City aldermen settle on new ward line plan
Brookhaven aldermen have tentatively agreed to a redistricting plan for the city, though it has not been officially approved.
Under the new map, most of what is presently the northern part of Ward Five would become Ward Six, making Six the largest of the city’s wards, with a population of 2,165.
Most other changes would be less dramatic and occur primarily in the middle of Brookhaven, with Ward One moving a little to the west in some areas and Ward Three moving slightly farther north.
Ward Two remains almost unchanged with only a slight expansion on its northern border, and Ward Four retains most of its current lines, except for the loss of some northwestern areas to Ward Five.
City aldermen, except for Alderman At Large Karen Sullivan, met Friday afternoon at the Central Mississippi Planning and Development District in Jackson, where they could see ward lines redrawn and receive an evaluation of a given plan’s legality in real time.
Aldermen praised Friday’s apparent success as a triumph of compromise and teamwork.
“I think everyone is saying hello to someone new, and saying goodbye to someone old,” Ward Four’s Shirley Estes said of the new map. “That’s the way it has to be.”
Much of Friday’s discussion revolved around Ward Six Alderman David Phillips’ desire to maintain current levels of white voting age population. The 2010 census identified approximately 42 percent of Ward Six’s voting age population as white and about 55.8 percent of the ward as black.
An earlier map proposed by redistricting consultants lowered the white voting age population to about 36 percent.
“I just requested that it at least maintain its 2010 levels,” Phillips said. “And if it’s majority black, I’m fine with that.”
Ward Two Alderman Terry Bates suggested redistricting shouldn’t be used to reverse demographic trends.
“You’ve got a race moving out and a race moving in,” Bates said.
Under the plan aldermen seem likely to approve, whites comprise about 45.5 percent of the voting age population in Ward Six and blacks about 51.8 percent.
Phillips said he wasn’t seeking the increase in white voting percentage the plan gives Ward Six.
“I’m not asking to be bumped up five points, but I sure don’t want to be bumped down five points,” Phillips said.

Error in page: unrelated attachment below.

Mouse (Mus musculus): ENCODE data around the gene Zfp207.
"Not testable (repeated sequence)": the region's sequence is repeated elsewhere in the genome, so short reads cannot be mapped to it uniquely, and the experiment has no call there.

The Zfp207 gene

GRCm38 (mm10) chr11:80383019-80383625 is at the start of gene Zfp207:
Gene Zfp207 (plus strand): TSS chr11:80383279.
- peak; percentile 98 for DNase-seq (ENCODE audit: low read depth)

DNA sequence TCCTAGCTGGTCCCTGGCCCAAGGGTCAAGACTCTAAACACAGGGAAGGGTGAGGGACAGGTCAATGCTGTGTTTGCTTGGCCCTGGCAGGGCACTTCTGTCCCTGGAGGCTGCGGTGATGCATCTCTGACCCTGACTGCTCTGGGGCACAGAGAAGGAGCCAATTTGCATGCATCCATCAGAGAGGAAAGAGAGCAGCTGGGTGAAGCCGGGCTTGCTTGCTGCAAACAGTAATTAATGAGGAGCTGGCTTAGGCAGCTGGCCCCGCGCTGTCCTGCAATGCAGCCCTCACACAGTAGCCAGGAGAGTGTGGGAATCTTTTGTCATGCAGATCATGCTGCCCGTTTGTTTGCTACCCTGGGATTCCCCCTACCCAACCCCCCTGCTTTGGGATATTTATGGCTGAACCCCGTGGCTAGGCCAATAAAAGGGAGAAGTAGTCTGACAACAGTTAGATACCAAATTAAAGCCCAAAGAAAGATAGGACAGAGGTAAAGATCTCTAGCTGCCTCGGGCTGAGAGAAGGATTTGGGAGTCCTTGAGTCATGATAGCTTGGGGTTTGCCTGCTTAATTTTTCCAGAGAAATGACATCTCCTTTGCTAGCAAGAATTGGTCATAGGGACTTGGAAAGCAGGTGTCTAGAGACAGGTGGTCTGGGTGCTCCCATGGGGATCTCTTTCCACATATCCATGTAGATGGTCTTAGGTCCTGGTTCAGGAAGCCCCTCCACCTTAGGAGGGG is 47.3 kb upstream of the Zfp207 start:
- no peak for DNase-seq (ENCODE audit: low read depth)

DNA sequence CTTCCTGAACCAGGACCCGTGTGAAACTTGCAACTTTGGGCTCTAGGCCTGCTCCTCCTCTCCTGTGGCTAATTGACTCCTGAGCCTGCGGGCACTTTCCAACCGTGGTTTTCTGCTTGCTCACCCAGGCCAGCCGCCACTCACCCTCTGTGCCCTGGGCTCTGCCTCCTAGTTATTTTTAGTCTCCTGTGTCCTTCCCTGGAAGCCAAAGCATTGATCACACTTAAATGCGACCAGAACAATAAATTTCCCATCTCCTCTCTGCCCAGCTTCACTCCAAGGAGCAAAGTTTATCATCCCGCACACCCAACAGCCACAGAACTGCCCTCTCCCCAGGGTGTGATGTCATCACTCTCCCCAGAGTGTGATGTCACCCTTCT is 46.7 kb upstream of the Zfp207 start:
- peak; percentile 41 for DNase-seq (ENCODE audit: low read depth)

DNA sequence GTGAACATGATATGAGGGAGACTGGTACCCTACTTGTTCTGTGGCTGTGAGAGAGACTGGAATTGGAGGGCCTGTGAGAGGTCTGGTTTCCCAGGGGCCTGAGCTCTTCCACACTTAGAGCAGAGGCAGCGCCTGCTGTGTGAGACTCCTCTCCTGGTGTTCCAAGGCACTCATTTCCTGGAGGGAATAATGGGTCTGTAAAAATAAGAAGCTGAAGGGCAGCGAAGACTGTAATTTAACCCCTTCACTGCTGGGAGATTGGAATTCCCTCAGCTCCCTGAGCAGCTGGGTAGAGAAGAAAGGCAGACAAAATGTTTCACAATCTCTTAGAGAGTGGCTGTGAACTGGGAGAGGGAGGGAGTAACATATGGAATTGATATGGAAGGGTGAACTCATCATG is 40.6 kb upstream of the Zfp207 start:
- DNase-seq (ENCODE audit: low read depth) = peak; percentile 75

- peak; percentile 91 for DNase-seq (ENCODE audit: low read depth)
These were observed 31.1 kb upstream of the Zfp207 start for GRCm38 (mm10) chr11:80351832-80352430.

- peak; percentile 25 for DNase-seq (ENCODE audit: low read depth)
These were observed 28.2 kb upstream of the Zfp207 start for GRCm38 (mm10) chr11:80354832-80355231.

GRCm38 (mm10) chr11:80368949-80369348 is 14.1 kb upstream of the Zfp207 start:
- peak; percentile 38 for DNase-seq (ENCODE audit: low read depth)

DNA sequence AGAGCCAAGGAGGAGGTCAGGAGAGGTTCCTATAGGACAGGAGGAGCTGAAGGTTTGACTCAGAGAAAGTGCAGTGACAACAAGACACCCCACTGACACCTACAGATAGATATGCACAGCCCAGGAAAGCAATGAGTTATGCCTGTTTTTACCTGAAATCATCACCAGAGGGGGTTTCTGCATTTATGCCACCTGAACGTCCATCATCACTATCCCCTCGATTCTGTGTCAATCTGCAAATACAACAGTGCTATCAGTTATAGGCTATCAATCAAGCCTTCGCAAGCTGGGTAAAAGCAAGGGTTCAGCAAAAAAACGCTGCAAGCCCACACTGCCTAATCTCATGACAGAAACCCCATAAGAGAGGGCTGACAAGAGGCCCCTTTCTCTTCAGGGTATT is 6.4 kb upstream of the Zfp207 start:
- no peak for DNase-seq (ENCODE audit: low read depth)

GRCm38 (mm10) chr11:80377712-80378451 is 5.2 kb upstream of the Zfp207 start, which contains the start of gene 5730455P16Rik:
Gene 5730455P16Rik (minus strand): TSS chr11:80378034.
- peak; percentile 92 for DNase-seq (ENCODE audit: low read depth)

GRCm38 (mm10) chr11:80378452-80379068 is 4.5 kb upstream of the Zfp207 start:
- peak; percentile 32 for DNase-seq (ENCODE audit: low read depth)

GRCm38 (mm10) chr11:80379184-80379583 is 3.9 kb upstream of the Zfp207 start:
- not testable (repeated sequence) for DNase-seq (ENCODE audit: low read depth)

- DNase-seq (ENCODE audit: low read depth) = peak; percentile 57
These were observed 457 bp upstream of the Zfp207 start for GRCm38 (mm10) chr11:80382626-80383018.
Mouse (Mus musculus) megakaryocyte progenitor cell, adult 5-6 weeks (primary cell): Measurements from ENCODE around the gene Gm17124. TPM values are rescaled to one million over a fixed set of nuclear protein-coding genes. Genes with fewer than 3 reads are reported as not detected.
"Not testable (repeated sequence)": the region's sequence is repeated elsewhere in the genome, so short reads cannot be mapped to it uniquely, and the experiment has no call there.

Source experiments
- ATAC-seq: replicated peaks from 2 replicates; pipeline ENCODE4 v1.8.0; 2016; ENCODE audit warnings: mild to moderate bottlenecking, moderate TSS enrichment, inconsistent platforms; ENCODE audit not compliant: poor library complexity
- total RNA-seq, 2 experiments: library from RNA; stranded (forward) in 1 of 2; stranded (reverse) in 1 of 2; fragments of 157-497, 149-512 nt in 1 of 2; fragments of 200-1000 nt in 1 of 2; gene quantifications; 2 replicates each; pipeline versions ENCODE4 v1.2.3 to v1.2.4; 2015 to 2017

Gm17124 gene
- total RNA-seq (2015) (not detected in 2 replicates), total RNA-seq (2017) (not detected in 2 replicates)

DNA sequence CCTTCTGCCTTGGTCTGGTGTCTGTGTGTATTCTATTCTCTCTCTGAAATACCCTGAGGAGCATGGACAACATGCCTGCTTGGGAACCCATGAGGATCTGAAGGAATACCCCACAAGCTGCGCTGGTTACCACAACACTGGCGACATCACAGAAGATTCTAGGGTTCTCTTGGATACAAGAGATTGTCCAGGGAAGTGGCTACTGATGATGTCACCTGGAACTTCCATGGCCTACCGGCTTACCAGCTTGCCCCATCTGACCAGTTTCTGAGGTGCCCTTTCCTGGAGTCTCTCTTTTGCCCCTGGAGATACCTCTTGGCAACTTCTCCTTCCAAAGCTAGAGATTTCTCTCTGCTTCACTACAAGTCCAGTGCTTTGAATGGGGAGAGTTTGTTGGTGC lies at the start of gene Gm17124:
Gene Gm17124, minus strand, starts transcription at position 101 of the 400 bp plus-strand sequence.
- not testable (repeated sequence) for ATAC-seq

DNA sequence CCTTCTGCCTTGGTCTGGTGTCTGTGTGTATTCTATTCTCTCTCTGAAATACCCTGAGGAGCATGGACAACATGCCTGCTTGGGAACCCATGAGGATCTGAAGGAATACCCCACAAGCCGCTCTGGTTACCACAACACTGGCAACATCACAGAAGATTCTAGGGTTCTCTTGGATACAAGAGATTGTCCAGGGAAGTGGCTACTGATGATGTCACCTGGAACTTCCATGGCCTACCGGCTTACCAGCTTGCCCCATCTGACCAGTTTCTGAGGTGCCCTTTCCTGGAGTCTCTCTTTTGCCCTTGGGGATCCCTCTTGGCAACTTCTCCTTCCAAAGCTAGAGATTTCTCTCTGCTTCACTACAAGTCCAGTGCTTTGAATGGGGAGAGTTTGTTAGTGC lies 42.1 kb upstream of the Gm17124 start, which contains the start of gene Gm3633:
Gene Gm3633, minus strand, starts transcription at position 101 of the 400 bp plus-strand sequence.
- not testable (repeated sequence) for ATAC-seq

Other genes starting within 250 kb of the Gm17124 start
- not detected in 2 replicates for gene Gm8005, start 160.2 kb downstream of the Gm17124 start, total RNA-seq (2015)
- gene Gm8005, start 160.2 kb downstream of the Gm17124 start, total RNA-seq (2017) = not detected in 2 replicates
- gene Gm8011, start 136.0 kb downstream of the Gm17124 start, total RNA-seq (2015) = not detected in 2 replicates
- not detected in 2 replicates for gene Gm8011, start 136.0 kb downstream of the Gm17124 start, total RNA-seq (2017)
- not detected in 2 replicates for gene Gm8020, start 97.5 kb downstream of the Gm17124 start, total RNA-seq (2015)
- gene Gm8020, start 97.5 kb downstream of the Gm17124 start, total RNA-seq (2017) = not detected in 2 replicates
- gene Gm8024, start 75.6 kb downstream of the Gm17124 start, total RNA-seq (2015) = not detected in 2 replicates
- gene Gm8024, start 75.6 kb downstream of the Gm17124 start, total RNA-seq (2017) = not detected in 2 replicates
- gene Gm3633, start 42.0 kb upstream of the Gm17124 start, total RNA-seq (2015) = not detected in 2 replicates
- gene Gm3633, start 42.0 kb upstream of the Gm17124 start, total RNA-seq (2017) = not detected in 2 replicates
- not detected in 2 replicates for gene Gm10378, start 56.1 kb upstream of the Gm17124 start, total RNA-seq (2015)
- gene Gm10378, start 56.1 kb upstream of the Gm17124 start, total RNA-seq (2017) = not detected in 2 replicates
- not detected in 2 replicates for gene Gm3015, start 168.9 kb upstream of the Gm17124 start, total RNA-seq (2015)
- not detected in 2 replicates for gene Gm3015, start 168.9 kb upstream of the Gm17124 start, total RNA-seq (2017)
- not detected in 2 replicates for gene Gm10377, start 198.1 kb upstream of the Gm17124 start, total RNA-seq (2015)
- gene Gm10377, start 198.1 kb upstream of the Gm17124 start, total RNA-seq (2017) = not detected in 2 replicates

In a similar move, Mary Wilson of Ward Three requested the black population of her ward be increased.
Under current population numbers, Wards One, Two and Three are considered minority wards, with One at 88.7 percent black, Two at 85.4 percent black and Three at 67.9 percent black.
“If I could gain some black percentage that’d be super OK, because I’m kind of low,” Wilson said at one point. “Could someone give me some?”
Ward One Alderman Dorsey Cameron agreed to have some of Ward One’s city blocks drawn into Ward Three, moving its black percentage slightly upward to 68.43 percent.
Under the Voting Rights Act, the U.S. Department of Justice must provide preclearance for redistricting plans in Mississippi and other states with a history of suppressing minority voters.
The U.S. Department of Justice considers a ward with a minority population greater than 65 percent to be a minority ward. The Department of Justice will not approve a plan that takes a minority ward below 65 percent unless there’s justification for it, such as a dramatic drop in population.
There were several heated moments Friday, particularly between Phillips and D.W. Maxwell of Ward Five.
Under dispute was the portion of Brookway Boulevard to the east of Highway 51. Under current lines, that area is in Ward Five, but several early redistricting drafts placed that area in Ward Six.
“It’s in my ward and I have a right to keep it,” Maxwell said at one point, insisting he would not allow the contentious area to be drawn out of Ward Five.
“I’m not listening to your crap today,” Phillips told Maxwell. “You’re not running this show. You’re only one of six.”
The area in question remains in Ward Five under the proposed plan. When asked, Phillips said he ultimately conceded it due to the need to keep his ward within population limits.
The earliest aldermen could approve the map is when they hold their next city council meeting May 8.
Aldermen typically meet on the first Tuesday of each month. However, due to a conference, the May 1 meeting has been moved to May 8.